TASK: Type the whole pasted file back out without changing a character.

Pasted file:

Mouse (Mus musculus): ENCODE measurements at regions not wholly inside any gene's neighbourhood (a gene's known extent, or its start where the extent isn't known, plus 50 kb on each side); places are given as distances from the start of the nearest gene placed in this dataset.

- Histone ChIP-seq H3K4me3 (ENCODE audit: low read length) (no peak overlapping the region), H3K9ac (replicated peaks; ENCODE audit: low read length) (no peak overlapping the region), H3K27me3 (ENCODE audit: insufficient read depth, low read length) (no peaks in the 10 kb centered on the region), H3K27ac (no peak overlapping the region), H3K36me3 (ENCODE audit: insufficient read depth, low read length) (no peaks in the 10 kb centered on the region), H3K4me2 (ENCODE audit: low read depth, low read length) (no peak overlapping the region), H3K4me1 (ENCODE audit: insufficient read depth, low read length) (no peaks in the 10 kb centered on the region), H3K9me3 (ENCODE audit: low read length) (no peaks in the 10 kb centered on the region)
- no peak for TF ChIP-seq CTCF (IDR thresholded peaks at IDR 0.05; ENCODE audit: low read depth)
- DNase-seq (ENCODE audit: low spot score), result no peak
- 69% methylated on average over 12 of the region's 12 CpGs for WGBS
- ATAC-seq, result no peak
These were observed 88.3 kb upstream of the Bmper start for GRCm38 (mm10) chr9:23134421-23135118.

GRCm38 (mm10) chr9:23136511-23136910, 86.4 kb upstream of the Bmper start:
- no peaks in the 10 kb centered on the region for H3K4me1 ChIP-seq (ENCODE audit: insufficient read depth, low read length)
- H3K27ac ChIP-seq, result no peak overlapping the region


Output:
Mouse (Mus musculus): ENCODE measurements at regions not wholly inside any gene's neighbourhood (a gene's known extent, or its start where the extent isn't known, plus 50 kb on each side); places are given as distances from the start of the nearest gene placed in this dataset.

- Histone ChIP-seq H3K4me3 (ENCODE audit: low read length) (no peak overlapping the region), H3K9ac (replicated peaks; ENCODE audit: low read length) (no peak overlapping the region), H3K27me3 (ENCODE audit: insufficient read depth, low read length) (no peaks in the 10 kb centered on the region), H3K27ac (no peak overlapping the region), H3K36me3 (ENCODE audit: insufficient read depth, low read length) (no peaks in the 10 kb centered on the region), H3K4me2 (ENCODE audit: low read depth, low read length) (no peak overlapping the region), H3K4me1 (ENCODE audit: insufficient read depth, low read length) (no peaks in the 10 kb centered on the region), H3K9me3 (ENCODE audit: low read length) (no peaks in the 10 kb centered on the region)
- no peak for TF ChIP-seq CTCF (IDR thresholded peaks at IDR 0.05; ENCODE audit: low read depth)
- DNase-seq (ENCODE audit: low spot score), result no peak
- 69% methylated on average over 12 of the region's 12 CpGs for WGBS
- ATAC-seq, result no peak
These were observed 88.3 kb upstream of the Bmper start for GRCm38 (mm10) chr9:23134421-23135118.

GRCm38 (mm10) chr9:23136511-23136910, 86.4 kb upstream of the Bmper start:
- no peaks in the 10 kb centered on the region for H3K4me1 ChIP-seq (ENCODE audit: insufficient read depth, low read length)
- H3K27ac ChIP-seq, result no peak overlapping the region